Forrester's Five Futuristic Computing Form Factors
With Apple's (NASDAQ:AAPL) iPad selling close to 40 million units since its April 2010 launch, ostensibly birthing the tablet form factor, you can forgive high-tech punditry for reveling in tablet talk and prognostication.
Fortunately, some analysts are given to skate to where the puck will be, not where it is, a common refrain in the torrid venture capital sector.
While tablet talk is hardly cooling, Forrester Research analyst Sarah Rotman Epps is looking ahead to some consumer electronics computing form factors she expects to rear their heads at the 2012 Consumer Electronics Show next month. For context, these devices and gadgets are early nodes on the Internet of Things--the notion that all devices rely on Web connections to process and relay information.
First, Epps envisions wearable devices, or those worn on or near the body as fresh form factor candidates. She cited the Lark sleep tracker and BodyMedia wristband, which sync with Apple's iOS devices for health and fitness scenarios. On the Google (NASDAQ:GOOG) Android OS side of the camp is a wristwatch from WIMM Labs, which relays information on news, social networking, health and personal finance.
At the Cloudforce event last month, Salesforce.com (NYSE:CRM) CEO Marc Benioff showed off a biometric bracelet that could better connect the wearer with his or her device. In Benioff's case, the bracelet was mated with a Toyota "friend" car to help identify the wearer as the owner of the car.
Epps also pointed to embedded devices, or gadgets that include computing processors and sensors, such as refrigerators, coffee machines and other Web-enabled devices: Users could theoretically use their smartphone or tablet to lower the temperature of their fridge from afar, or even turn their coffee machine on at the touch or tap of a button.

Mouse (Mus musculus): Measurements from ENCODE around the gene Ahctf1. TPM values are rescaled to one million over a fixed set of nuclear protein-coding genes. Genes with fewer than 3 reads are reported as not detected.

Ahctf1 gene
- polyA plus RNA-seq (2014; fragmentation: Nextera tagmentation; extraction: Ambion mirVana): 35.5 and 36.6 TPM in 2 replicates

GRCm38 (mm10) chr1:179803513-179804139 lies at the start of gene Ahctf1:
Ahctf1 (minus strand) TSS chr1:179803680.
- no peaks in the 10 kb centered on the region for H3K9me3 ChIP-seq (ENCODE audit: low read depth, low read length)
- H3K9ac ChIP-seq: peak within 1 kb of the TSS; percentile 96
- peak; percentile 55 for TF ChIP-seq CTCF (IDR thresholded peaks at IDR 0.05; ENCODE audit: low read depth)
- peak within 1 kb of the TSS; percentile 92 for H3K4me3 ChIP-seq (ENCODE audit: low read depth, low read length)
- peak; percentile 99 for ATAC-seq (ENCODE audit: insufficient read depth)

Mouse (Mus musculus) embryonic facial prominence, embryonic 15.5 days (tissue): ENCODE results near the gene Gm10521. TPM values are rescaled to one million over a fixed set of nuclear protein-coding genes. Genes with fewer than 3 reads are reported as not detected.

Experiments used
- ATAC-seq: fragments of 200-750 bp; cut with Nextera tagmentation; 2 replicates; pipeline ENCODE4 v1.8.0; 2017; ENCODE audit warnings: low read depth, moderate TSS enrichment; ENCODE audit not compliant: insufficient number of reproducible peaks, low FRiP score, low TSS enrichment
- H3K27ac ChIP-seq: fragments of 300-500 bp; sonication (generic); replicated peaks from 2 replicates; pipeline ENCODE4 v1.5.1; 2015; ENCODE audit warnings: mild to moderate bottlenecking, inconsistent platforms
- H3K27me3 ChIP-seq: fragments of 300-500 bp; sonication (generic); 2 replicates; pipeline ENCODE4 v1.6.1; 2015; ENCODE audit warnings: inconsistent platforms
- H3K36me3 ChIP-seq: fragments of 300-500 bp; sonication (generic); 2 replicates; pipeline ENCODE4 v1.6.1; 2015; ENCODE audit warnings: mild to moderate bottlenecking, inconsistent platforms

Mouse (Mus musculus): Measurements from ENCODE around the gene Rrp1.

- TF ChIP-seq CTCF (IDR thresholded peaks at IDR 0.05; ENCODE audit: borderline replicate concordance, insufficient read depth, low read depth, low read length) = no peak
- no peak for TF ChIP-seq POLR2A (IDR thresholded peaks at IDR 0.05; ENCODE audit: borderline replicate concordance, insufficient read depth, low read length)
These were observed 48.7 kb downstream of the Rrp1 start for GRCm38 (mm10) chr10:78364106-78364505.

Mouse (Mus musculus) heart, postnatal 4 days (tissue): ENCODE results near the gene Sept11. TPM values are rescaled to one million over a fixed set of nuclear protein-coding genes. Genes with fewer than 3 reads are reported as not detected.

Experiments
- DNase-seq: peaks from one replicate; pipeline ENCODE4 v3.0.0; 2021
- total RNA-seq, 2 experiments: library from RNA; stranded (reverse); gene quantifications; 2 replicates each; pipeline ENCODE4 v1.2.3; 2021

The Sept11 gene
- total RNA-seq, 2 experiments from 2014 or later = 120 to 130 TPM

At Dreamforce last August, Benioff showed off Coke machines that were aware of their customers' presence and offered them deals through the consumers' iPhones. That was a classic example of a machine with an embedded system.
Epps also sees "surfaces," or larger interactive displays that rely on multi-touch, voice and gesture input, facial recognition, near-field communication (NFC) signals and any other manner of wireless technologies and sensors.
She cited the case of Tesco Homeplus, the No. 2 grocery retailer in South Korea, which built "virtual malls" in subway stations where commuters order groceries for home delivery with their cell phones by taking pictures of QR codes on a "photorealistic" surface.
That's the kind of technology that makes the touch-screen and biometric advertising technologies showcased in Stephen Spielberg's Minority Report movie from 2002 seem less and less like science fiction today.
But screens won't be fixed. Epps envisions flexible displays, or computing screens that can be rolled, folded or flexed. These displays can come in the form of electronic readers or larger surface displays, such as furniture or wallpaper.
Finally, she expects mini-projectors, which project a larger image onto another surface or into 3D space. Epps said Apple has filed a patent to embed interactive projectors into its iPhones, iPads and Macs. Such technology could be used for collaborative presentations in the enterprise, or as impromptu photo slide shows for consumers.
"The most successful products will work with other products--for example, wearables that talk to smartphones and TVs; surfaces that are activated by the presence of your smartphone," Epps said. "We're living in a multi-device, multi-connection world, and the best experiences will be those that work across devices and platforms."
If there are themes to Epps' findings, they are mobility and a couple of common platforms. For the near future, iOS and Android are the mobile analogy to Apple's Mac and Microsoft's Windows platforms on the desktop.